Sunday, October 23, 2011

Art in the Orchard: Kid Friendly Art Experiences

"Big Bully Boys Rabbits" high fired terra cotta by Susan Halls

Being raised by a mother who is an artist and art educator, my sister and I had many opportunities to take in the art scene while growing up.  We were always included whether it be an art opening at my mother’s gallery, an outing to a museum, or sitting in our lawn chairs listening to live music at the bandstand in my hometown.  I think being included and exposed to the arts shaped my appreciation for them as an adult.  I want my kids to have the same awareness and hope they will appreciate the creativity of the community around them. 
"Zag" forged and fabricated steel
by Matt Evald Johnson
I’m always keeping an eye out for opportunities that are suitable for me to bring along my little ones.  When my Aunt told me about an orchard in western Massachusetts that had a sculpture trail I knew it was a great chance to take the boys on a road trip to visit my family and take in the local art scene.  Sixteen local and regional artists have their work on exhibit throughout the grounds at Park Hill Orchard in Easthampton, MA from Mid August through October.  The owners of the farm have been working to revitalize the land, planting and harvesting over 70 varieties of fruit using sustainable growing practices.  This exhibit is the first of what will become a biennial public art event where visitors can enjoy the beauty of both art and nature.  The works include a range of art media including metal, stone, glass, ceramics, and audio and a variety of genre from representational pieces to more abstract.  Everyone could find one piece that they liked best.  A few pieces were large free standing sculptures that towered over us.  A couple pieces were displayed in the fruit trees themselves.   One was at the center of a labyrinth made from raspberry bushes.

"Prarie Chicken" wrought iron
by Marty Klein
The setting was ideal for my guys who were able to run around, pausing to look at a sculpture when something caught their attention and then stomping in a mud puddle or feeding free range chickens that roamed the property.   We spent the afternoon bouncing from one sculpture to the next watching my boys chase each other around the open space in front of the scenic backdrop of Mount Tom where my father grew up hiking and playing when he was a kid.  We headed out for supper at the Clam Box, our lungs full of fresh air and our minds buzzing with thoughts about the artwork we’d seen.  We were satisfied with the experience the boys had that day and inspired to find more once we’d gone home.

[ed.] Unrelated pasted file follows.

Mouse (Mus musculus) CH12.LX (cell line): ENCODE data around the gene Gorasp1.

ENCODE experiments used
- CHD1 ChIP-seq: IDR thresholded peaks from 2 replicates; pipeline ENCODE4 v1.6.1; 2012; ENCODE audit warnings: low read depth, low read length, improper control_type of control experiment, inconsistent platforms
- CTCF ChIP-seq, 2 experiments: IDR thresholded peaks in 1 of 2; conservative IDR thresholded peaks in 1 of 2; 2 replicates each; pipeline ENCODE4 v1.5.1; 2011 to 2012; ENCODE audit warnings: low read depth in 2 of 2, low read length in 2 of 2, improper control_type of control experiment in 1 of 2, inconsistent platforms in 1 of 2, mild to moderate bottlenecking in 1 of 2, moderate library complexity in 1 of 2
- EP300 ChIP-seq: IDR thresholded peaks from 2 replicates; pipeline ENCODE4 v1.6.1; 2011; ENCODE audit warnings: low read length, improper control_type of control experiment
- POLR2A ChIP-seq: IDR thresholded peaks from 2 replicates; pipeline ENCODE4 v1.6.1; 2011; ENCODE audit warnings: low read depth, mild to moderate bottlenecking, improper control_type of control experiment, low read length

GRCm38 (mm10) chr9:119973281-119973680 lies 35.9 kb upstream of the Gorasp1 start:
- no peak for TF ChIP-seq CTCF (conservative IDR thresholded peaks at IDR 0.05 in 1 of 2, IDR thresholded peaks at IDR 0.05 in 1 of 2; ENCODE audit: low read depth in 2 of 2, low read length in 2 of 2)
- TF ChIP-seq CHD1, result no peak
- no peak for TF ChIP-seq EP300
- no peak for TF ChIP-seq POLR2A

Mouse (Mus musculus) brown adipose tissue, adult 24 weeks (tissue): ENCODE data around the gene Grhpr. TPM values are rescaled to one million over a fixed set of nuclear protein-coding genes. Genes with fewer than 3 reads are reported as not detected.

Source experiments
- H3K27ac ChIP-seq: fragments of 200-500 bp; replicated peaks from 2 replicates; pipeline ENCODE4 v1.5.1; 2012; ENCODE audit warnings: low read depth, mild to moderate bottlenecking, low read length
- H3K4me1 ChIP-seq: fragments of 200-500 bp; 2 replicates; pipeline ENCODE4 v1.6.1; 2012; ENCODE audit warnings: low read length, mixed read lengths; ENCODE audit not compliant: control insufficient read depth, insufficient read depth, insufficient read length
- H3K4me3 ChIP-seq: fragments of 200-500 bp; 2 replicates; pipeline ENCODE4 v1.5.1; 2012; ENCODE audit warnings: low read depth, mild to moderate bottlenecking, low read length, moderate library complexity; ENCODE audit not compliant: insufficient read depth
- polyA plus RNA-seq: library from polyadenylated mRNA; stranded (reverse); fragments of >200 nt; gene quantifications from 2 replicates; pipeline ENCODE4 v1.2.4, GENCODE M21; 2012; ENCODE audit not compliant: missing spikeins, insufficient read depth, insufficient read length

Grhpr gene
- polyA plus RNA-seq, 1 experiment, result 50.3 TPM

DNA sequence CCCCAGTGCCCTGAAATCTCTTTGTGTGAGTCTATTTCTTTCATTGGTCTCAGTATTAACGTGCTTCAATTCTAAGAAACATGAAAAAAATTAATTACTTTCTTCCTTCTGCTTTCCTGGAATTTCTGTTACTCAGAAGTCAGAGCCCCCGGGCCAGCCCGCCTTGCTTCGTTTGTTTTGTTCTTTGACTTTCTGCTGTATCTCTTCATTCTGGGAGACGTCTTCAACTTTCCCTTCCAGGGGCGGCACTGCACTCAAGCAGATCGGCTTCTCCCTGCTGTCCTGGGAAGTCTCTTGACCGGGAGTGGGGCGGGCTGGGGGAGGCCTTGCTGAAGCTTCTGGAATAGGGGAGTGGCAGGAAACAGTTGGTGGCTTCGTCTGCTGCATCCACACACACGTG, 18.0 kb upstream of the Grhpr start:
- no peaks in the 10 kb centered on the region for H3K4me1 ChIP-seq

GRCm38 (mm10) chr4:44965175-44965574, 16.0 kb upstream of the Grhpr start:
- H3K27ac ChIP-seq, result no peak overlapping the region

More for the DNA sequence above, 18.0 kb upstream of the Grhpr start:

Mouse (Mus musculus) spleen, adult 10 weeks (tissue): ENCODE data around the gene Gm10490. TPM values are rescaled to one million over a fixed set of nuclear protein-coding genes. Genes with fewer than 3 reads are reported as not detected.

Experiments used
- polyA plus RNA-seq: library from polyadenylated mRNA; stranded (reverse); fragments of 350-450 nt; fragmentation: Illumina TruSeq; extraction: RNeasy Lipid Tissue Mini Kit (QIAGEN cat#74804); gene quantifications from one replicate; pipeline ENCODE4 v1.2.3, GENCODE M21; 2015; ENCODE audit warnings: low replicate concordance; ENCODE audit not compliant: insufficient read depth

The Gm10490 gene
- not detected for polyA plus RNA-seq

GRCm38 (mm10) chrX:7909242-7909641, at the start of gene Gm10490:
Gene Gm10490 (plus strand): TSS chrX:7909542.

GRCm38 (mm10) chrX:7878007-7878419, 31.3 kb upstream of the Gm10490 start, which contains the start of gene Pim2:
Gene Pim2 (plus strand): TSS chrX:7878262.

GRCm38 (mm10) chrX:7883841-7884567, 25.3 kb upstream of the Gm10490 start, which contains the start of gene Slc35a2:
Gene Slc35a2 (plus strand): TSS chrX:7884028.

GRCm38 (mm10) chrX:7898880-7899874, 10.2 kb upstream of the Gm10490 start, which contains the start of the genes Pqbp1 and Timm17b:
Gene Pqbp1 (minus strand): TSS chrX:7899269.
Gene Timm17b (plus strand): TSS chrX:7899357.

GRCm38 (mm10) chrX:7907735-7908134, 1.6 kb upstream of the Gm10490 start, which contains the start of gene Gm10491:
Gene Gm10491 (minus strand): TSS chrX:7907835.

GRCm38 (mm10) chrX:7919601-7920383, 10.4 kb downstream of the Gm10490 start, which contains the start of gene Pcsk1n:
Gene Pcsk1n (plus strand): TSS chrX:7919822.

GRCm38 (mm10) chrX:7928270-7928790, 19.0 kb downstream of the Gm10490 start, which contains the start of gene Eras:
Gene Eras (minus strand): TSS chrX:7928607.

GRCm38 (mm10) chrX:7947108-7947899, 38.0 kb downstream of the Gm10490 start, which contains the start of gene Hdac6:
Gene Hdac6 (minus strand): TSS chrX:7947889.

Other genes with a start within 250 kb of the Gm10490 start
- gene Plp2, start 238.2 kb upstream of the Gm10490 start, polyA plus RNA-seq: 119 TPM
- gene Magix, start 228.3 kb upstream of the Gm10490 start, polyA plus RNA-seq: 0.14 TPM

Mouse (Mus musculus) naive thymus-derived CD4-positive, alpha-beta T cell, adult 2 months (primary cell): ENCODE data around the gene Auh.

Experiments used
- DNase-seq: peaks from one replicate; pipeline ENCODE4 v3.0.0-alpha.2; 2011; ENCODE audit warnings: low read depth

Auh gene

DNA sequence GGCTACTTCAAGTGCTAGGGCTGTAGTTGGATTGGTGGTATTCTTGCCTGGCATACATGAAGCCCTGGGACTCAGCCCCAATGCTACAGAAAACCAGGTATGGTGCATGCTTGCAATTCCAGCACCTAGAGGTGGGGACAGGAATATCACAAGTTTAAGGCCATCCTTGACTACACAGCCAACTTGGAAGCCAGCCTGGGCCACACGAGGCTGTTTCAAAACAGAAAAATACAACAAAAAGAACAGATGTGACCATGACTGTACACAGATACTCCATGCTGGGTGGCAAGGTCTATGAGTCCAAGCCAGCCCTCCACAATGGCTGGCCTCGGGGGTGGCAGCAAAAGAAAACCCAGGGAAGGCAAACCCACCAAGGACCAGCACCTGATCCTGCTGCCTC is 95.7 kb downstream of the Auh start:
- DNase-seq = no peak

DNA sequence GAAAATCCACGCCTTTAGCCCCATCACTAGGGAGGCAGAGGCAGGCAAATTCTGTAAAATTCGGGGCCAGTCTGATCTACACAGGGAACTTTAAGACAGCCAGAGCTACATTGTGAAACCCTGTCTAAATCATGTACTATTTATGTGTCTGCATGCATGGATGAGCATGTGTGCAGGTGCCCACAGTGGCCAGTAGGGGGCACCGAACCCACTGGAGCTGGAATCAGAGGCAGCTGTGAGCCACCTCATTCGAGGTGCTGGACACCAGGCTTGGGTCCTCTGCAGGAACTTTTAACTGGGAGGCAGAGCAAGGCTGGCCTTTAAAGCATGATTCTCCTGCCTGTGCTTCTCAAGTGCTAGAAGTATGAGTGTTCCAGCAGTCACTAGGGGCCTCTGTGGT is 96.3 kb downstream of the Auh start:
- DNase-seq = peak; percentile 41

Thursday, October 6, 2011

Reflecting on the Breast Milk Baby Doll Controversy

This summer I heard about a new doll that was causing an uproar, The Breast Milk Baby.  Now, I know that breastfeeding is a hot button topic.  This post is not meant to offend anyone.  I personally am pro breastfeeding, but I understand that it is a very personal decision for each mother based on many variables according to each individual’s situation.  Most of my point for writing this particular blog post is to consider how toys we provide for our children inform their playtime and how that will later inform their life choices. 
If you haven’t heard about or seen this doll, it is just another version of a baby doll that is electronically designed to simulate functions of a real baby, in this case breastfeeding.  The child wears a halter style top with flowers on it that have sensors in them that make the doll move its mouth and make sucking noises.  Some argue that the doll will make little girls grow up too fast or that children don’t need to learn how to breastfeed.    
Kids Intuitively Play Make-Believe
One thing that intrigued me was how little some people seem to know about how children play.  Much of a child’s play is pretending to be a grown up.  I don’t have to do any scientific research to know that.  They play dress up, putting on clothing modeled after adults and using props that help them role play.  They pretend to be firefighters, doctors, dog groomers, shop keepers, farmers, hairdressers and waiters at restaurants to name only a few.  They play “house”, by pretending to cook and clean and mow the lawn.   And they pretend to be parents by modeling their own parents.  We give children toys that are small versions of the real thing that they use as props while they pretend to be grownups.  That’s what they do.  This playtime is actually really important to their development.  I read about an experimental preschool program called Tools of the Mind.  In these classrooms the teacher would facilitate imaginary play scenarios that would encourage the children to extend the time they spent playing pretend.  Alix Spiegel did a piece in 2008 on NPR’s Morning Edition entitled “Old-Fashioned Play Builds Serious Skills”.